So, I think in the United States at least, we always have–I mean, we’re fed this idea that everything is so competitive, and that that’s hard, right? It’s scary. And I don’t think any of us really want to work our tails off. We’d much rather be sipping something on a beach somewhere. And so I think we’re always looking for shortcuts to the top. We’re always trying to find people who have sort of beat the system and become successful really quickly, and we want to figure out, you know, their script so we can see if we can reproduce it and be successful, too. I think for executives and managers and other people at the top, people like Jeff Bezos or Elon Musk, they might be super exceptions to the rules about what actually happens to most leaders, but it’s kind of like playing the lottery. Sure, we might know the odds stink, but we look at them and say, well, it is possible, so I’m still going to try to hack this system and, you know, find all the right numbers for myself.[:
Now, two quick things about this. The first is that it is 100 percent normal for you to want somebody to look up to. All of us, that’s just part of being social creatures. We’re constantly looking for others to show us the ropes so we can fit in and find our place in the group. So in that sense, it doesn’t surprise me at all that leaders would try to find what they’d consider the top dog or alpha and mimic those people. But the second thing is, there is a conditioning to this, too. There’s something called the great man theory of leadership. And this is where researchers, they took a look at a lot of leaders across history, and they noticed that a lot of time, you’d see a lot of leaders within families. And what was happening was, the aristocrats who had power and authority, they’d just gift family members these leadership positions. But the researchers didn’t really look at how effective these leaders were, right? So because all they saw was all these leaders from one family, the researchers thought that leadership was divinely given or that you’d gain the traits you needed through your bloodline. So that led to this whole school of thought, you know, leaders are born, not made, and people started to really obsess over the traits these leaders had that made them unique, things like charisma or having grit. And even a century later, that’s still everywhere. We might have adapted and accepted that we all can learn, but that concept is still colored by this idea that success means honing specific traits. It’s in our movies, our leadership articles, and everybody still is trying to focus on those traits in self-development. And so when you look at people like Elon Musk, we still have this idea that they are where they are because they had something special that we just need to grow or copy.[:
All that said, here’s the problem. The great man theory kind of puts people on a pedestal, right? Like, it makes it hard to see that a leader is human or has flaws and messes up, because there’s so much focus on their good traits. But research tells us that people don’t want perfect role models. They actually want people who get it wrong once in a while. There’s some great work by psychologists Emily Kleszewski and Kathleen Otto I’ll give you a link to, but they looked at perfectionists at work and found that coworkers really didn’t rate the perfectionists well. They thought the perfectionists were hard to get along with. And there’s something called the pratfall effect, where researchers have demonstrated that the way people view you actually improves when you flub up a little. And all of it is this idea that, for someone to be likeable, they also have to be relatable.[:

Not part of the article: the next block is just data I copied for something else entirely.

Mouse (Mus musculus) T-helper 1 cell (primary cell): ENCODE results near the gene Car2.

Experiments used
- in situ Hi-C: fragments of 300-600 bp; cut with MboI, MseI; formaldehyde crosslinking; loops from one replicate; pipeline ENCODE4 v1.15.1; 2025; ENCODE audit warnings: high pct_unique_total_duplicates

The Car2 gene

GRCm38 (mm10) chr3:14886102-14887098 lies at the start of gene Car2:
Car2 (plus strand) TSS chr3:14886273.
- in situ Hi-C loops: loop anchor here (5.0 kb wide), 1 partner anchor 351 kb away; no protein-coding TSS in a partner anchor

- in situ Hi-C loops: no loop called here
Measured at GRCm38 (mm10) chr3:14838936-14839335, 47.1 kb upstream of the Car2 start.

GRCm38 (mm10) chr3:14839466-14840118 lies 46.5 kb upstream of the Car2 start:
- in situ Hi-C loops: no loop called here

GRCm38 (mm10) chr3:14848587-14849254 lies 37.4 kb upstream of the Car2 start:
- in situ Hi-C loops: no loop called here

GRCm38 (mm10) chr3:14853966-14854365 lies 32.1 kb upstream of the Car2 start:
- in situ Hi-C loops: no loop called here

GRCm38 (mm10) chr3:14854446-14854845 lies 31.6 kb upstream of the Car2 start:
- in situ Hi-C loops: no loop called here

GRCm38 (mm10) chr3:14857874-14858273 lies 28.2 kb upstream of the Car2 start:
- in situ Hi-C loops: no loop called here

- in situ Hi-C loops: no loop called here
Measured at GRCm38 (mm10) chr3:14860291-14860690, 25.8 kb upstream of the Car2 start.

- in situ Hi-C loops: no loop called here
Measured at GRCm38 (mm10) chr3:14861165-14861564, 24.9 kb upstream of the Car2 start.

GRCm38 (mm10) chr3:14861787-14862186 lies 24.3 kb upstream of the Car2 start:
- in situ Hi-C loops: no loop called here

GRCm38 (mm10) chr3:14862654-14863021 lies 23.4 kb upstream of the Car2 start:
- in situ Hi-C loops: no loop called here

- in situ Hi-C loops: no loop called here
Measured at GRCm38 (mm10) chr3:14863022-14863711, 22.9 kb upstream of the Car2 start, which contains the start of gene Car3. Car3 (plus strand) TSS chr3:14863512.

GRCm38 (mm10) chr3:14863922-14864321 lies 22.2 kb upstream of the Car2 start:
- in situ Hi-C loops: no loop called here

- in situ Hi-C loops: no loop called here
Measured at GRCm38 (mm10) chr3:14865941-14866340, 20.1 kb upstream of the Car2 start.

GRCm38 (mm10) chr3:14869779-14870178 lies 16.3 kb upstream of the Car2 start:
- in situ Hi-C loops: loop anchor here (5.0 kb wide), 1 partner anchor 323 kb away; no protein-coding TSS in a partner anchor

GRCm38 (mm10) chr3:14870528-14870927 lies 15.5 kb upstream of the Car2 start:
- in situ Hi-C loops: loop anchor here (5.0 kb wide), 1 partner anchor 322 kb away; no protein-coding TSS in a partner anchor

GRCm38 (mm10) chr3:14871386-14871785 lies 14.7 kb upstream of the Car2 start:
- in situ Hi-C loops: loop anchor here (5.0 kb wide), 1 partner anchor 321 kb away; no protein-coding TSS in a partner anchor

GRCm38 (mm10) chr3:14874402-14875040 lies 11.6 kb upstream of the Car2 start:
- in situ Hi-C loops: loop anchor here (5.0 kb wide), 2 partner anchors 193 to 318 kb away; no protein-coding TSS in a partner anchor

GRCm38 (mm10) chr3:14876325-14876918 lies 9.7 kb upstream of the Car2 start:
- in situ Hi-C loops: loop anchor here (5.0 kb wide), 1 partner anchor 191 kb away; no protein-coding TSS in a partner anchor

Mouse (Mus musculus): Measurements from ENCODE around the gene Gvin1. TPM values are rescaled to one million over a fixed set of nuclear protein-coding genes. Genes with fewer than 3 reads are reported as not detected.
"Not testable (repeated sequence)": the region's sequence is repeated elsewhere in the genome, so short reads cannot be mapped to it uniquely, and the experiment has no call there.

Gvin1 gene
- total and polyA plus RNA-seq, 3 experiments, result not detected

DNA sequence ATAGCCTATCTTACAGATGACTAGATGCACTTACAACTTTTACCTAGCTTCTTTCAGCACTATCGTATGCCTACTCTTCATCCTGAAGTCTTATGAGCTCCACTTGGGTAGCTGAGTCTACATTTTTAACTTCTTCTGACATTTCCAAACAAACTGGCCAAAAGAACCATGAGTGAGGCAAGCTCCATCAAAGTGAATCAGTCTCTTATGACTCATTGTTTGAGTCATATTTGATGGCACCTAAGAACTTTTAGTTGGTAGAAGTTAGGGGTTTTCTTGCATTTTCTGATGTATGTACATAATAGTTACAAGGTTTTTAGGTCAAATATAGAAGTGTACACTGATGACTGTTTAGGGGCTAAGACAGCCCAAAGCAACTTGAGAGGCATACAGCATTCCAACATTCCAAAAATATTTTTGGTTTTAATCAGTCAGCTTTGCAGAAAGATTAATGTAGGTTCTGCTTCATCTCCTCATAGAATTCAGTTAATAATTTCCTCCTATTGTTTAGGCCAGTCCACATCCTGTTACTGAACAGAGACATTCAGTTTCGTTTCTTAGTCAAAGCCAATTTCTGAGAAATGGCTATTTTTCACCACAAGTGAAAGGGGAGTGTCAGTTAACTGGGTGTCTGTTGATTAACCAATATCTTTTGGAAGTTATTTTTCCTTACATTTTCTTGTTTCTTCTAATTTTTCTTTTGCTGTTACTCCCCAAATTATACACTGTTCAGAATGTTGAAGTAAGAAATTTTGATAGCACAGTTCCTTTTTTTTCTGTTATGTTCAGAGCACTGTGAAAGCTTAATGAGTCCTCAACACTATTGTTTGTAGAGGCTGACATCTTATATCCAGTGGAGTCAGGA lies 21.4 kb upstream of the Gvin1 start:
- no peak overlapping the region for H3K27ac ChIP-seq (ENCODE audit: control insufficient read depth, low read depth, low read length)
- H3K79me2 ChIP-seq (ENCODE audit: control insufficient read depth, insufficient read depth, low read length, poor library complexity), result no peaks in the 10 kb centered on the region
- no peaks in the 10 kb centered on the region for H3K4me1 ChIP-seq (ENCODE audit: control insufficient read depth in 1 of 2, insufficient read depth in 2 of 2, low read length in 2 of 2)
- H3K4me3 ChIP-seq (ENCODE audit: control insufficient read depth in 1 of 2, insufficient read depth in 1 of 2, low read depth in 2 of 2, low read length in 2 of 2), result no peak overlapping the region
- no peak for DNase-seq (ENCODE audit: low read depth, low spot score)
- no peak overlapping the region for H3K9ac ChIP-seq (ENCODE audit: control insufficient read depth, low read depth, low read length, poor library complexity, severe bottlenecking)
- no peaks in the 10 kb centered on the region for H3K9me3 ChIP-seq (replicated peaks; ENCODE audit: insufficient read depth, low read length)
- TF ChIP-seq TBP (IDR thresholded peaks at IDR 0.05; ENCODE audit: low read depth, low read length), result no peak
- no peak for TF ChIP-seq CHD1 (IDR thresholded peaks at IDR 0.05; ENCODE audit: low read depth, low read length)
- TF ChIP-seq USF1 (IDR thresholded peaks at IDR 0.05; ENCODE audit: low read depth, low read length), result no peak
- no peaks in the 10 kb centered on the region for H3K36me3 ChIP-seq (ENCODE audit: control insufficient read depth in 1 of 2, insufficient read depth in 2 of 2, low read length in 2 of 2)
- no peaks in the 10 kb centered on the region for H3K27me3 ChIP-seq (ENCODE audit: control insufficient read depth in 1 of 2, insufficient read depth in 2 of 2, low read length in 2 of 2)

And there was actually another study where researchers split participants into three groups. And the first group, they heard these really straightforward facts about theories from scientists like Albert Einstein. A second group had everything presented where the theories, the accomplishments of the scientists got a lot of praise. And then a third group, they learned about what the scientists had done, but they also heard about what the scientists had been through and struggled with. And the researchers found that, when they told people about just the scientists’ accomplishments, the participants formed really stereotypical views of the scientists. But when they told participants about the scientists’ struggles, though, the participants were more interested in science, they remembered what they’d learned better, and they performed better on problem-solving tasks related to the information they’d learned. So that’s just really interesting to me, because it kind of shows you what the pratfall effect looks like in real life.[:
Now, the business world is not stupid, OK. We know about the pratfall effect. That is one of the reasons why this old-school idea of perfect leaders is dying out, and why we’re stressing concepts like authenticity so hard. We’re talking all the time about, quote, managing your legitimacy, or how to handle your image and vulnerability so people like and follow you. But we’ve got a situation now where we’ve got pratfall kind of butting heads with the great man theory. And at least in my view, we’ve developed this disconnect, right? We’ve got upper-level executives seeing people like Jeff Bezos as, you know, the great man and idealizing them. But then at the same time, these executives are talking to their workers about how it’s good to be authentic and everything. And that’s super confusing. And we’ve got the typical worker who says, you know, people like Jeff Bezos, not only are people like that totally unrelatable to me–you know, I don’t have billions of dollars, right?--but those kinds of people, they’re not perfect the way a lot of executives hold them up to be. That’s why you see all these articles talking about what a genius Jeff Bezos or whoever is, and at the same time, you get other pieces that are covering workers forming unions and protesting corruption or unsafe practices and all of these really unethical things. And I think a lot of people, like the woman I mentioned at the top of the show, they’re just sick of hearing about these so-called great leaders, because a lot of the examples that executives hold up for them, they’re not just flawed, they’re flat out corrupt. And so I think people see that and they’re just kind of protesting because they need someone who's better.[: